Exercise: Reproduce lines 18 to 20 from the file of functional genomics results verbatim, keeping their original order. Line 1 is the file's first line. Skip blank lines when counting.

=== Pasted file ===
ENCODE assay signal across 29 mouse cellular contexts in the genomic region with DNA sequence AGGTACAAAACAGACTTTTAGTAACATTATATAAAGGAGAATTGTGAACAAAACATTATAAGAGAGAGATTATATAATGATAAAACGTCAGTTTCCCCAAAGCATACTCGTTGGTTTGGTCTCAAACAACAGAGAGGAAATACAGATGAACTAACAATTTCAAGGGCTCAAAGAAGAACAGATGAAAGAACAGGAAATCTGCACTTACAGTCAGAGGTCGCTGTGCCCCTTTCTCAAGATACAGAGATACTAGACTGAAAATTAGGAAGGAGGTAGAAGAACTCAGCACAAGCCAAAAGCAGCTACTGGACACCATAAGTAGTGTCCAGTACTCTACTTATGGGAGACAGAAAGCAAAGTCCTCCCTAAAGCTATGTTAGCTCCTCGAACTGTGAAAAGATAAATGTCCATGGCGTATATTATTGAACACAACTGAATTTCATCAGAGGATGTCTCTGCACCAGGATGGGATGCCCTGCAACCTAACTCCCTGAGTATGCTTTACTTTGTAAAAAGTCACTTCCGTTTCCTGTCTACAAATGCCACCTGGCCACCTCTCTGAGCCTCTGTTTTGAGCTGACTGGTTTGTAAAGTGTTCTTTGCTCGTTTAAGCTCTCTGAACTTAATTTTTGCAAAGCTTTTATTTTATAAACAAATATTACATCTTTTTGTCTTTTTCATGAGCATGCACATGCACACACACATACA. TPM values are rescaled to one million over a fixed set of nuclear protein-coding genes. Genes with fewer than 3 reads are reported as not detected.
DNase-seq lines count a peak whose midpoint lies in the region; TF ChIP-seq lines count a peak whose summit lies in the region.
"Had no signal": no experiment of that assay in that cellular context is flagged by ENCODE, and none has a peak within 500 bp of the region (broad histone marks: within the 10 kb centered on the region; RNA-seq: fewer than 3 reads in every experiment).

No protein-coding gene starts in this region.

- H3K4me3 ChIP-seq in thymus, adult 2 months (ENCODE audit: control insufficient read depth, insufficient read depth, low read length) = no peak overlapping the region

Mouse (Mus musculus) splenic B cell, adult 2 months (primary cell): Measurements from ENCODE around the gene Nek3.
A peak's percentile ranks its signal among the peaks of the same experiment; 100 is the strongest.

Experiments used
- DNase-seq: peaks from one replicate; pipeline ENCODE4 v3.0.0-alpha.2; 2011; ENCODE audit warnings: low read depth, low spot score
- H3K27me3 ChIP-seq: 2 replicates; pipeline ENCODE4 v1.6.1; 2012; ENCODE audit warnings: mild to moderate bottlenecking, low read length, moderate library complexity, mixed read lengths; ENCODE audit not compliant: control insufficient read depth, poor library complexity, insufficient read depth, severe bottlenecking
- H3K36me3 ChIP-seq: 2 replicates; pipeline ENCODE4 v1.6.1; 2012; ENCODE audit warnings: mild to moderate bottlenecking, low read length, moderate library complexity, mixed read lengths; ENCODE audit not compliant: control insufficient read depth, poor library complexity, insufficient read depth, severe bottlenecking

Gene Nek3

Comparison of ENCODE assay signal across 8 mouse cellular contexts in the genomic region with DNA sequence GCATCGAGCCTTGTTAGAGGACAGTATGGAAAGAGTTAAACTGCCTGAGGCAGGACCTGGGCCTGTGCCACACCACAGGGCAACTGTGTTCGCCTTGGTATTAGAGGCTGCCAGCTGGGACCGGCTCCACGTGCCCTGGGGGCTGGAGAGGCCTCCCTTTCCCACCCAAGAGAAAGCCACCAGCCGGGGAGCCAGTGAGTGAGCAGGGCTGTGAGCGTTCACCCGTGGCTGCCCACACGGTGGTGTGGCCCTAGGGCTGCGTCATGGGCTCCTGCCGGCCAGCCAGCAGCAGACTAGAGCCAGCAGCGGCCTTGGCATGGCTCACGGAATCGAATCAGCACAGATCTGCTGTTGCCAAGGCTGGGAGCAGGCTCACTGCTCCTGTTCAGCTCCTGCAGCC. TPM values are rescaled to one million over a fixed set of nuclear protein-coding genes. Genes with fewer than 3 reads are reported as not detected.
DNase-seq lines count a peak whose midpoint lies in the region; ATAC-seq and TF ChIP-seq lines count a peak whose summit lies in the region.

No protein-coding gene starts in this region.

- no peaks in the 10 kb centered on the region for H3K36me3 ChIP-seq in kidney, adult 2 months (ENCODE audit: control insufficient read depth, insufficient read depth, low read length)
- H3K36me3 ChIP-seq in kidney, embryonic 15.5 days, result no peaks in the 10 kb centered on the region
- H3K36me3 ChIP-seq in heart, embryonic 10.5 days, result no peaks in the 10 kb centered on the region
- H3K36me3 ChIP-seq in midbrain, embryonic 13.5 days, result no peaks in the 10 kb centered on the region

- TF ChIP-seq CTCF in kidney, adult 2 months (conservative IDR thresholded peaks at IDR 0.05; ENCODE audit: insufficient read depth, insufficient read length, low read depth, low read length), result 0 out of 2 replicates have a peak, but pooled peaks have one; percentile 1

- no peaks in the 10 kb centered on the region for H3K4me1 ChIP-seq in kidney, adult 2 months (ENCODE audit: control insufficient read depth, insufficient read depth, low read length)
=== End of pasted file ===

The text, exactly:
- H3K36me3 ChIP-seq in heart, embryonic 10.5 days, result no peaks in the 10 kb centered on the region
- H3K36me3 ChIP-seq in midbrain, embryonic 13.5 days, result no peaks in the 10 kb centered on the region

- TF ChIP-seq CTCF in kidney, adult 2 months (conservative IDR thresholded peaks at IDR 0.05; ENCODE audit: insufficient read depth, insufficient read length, low read depth, low read length), result 0 out of 2 replicates have a peak, but pooled peaks have one; percentile 1